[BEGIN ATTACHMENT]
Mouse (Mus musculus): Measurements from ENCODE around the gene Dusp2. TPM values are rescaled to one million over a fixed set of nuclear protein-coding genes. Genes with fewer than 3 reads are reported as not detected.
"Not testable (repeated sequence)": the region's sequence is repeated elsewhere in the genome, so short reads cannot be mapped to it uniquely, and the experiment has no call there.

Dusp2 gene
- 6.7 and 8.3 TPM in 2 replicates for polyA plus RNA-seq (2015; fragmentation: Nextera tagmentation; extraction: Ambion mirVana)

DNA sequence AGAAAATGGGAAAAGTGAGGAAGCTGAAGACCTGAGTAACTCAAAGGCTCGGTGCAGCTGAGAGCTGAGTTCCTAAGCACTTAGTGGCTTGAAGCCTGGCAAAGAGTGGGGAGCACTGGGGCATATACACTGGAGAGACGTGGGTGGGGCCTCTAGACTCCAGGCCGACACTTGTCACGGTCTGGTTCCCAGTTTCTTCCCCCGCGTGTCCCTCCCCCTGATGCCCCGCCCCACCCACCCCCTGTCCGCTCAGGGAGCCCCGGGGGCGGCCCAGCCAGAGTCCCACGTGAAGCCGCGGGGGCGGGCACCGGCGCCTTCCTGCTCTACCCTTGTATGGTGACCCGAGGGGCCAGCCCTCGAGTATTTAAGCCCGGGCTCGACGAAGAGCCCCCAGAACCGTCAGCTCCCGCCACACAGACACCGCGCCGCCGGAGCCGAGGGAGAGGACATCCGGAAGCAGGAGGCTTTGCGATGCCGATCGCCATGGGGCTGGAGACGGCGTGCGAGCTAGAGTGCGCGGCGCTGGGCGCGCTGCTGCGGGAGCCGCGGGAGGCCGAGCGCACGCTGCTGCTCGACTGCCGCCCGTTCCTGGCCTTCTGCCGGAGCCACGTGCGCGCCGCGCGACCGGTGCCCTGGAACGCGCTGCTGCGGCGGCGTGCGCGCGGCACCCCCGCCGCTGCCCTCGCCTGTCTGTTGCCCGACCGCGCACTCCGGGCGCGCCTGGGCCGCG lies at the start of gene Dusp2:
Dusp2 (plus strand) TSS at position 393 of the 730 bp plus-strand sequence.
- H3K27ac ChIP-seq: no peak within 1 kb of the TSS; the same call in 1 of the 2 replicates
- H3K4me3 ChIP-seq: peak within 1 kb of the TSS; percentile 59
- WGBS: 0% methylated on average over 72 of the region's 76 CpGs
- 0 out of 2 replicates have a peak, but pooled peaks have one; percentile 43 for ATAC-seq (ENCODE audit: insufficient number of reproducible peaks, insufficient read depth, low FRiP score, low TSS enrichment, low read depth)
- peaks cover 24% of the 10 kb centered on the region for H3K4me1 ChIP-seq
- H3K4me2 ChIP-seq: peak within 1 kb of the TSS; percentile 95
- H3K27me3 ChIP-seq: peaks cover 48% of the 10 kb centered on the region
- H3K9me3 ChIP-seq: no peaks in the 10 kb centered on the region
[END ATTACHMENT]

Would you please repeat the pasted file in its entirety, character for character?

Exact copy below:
Mouse (Mus musculus): Measurements from ENCODE around the gene Dusp2. TPM values are rescaled to one million over a fixed set of nuclear protein-coding genes. Genes with fewer than 3 reads are reported as not detected.
"Not testable (repeated sequence)": the region's sequence is repeated elsewhere in the genome, so short reads cannot be mapped to it uniquely, and the experiment has no call there.

Dusp2 gene
- 6.7 and 8.3 TPM in 2 replicates for polyA plus RNA-seq (2015; fragmentation: Nextera tagmentation; extraction: Ambion mirVana)

DNA sequence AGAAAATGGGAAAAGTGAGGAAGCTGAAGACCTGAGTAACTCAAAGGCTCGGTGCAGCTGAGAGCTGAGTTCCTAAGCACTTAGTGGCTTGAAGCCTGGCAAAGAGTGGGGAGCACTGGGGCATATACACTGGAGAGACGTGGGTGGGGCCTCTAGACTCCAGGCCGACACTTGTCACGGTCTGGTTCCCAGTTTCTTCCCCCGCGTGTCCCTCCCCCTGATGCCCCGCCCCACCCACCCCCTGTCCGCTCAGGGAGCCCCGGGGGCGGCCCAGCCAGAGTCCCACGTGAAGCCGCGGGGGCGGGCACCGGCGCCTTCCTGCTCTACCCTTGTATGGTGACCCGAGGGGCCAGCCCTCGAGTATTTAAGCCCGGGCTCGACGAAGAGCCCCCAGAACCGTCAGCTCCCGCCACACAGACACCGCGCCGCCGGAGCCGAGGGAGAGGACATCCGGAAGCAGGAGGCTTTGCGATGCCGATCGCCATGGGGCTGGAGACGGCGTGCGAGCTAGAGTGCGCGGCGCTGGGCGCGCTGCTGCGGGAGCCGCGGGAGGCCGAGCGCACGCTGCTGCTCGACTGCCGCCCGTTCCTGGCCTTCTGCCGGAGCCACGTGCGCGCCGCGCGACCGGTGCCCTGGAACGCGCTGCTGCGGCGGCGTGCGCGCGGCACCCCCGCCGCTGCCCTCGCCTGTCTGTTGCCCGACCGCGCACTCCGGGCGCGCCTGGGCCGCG lies at the start of gene Dusp2:
Dusp2 (plus strand) TSS at position 393 of the 730 bp plus-strand sequence.
- H3K27ac ChIP-seq: no peak within 1 kb of the TSS; the same call in 1 of the 2 replicates
- H3K4me3 ChIP-seq: peak within 1 kb of the TSS; percentile 59
- WGBS: 0% methylated on average over 72 of the region's 76 CpGs
- 0 out of 2 replicates have a peak, but pooled peaks have one; percentile 43 for ATAC-seq (ENCODE audit: insufficient number of reproducible peaks, insufficient read depth, low FRiP score, low TSS enrichment, low read depth)
- peaks cover 24% of the 10 kb centered on the region for H3K4me1 ChIP-seq
- H3K4me2 ChIP-seq: peak within 1 kb of the TSS; percentile 95
- H3K27me3 ChIP-seq: peaks cover 48% of the 10 kb centered on the region
- H3K9me3 ChIP-seq: no peaks in the 10 kb centered on the region